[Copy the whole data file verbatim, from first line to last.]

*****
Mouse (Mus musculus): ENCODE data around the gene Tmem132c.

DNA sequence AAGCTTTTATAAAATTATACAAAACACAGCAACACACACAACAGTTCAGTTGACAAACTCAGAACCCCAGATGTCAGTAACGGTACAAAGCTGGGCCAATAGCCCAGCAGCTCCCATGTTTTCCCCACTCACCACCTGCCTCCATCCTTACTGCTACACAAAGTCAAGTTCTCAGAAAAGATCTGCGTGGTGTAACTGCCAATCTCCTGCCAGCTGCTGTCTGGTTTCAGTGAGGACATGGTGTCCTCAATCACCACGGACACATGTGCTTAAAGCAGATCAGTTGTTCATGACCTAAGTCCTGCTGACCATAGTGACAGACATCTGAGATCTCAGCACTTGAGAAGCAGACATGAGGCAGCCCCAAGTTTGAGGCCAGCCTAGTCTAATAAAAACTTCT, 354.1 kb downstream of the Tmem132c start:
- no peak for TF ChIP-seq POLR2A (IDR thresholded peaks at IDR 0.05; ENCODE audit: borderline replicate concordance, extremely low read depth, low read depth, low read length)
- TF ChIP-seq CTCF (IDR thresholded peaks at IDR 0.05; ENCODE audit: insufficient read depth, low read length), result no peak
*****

Mouse (Mus musculus): ENCODE data around the gene Tmem132c.

DNA sequence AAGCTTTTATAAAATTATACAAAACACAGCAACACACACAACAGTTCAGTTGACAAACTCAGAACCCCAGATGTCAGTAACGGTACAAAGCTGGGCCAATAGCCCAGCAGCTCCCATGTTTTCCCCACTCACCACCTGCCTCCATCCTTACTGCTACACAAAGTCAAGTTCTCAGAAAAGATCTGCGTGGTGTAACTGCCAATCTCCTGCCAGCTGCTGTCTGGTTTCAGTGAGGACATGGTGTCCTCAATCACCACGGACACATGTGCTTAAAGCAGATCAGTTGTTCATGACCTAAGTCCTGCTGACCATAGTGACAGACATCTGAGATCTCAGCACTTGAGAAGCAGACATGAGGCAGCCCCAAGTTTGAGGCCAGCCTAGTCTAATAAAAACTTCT, 354.1 kb downstream of the Tmem132c start:
- no peak for TF ChIP-seq POLR2A (IDR thresholded peaks at IDR 0.05; ENCODE audit: borderline replicate concordance, extremely low read depth, low read depth, low read length)
- TF ChIP-seq CTCF (IDR thresholded peaks at IDR 0.05; ENCODE audit: insufficient read depth, low read length), result no peak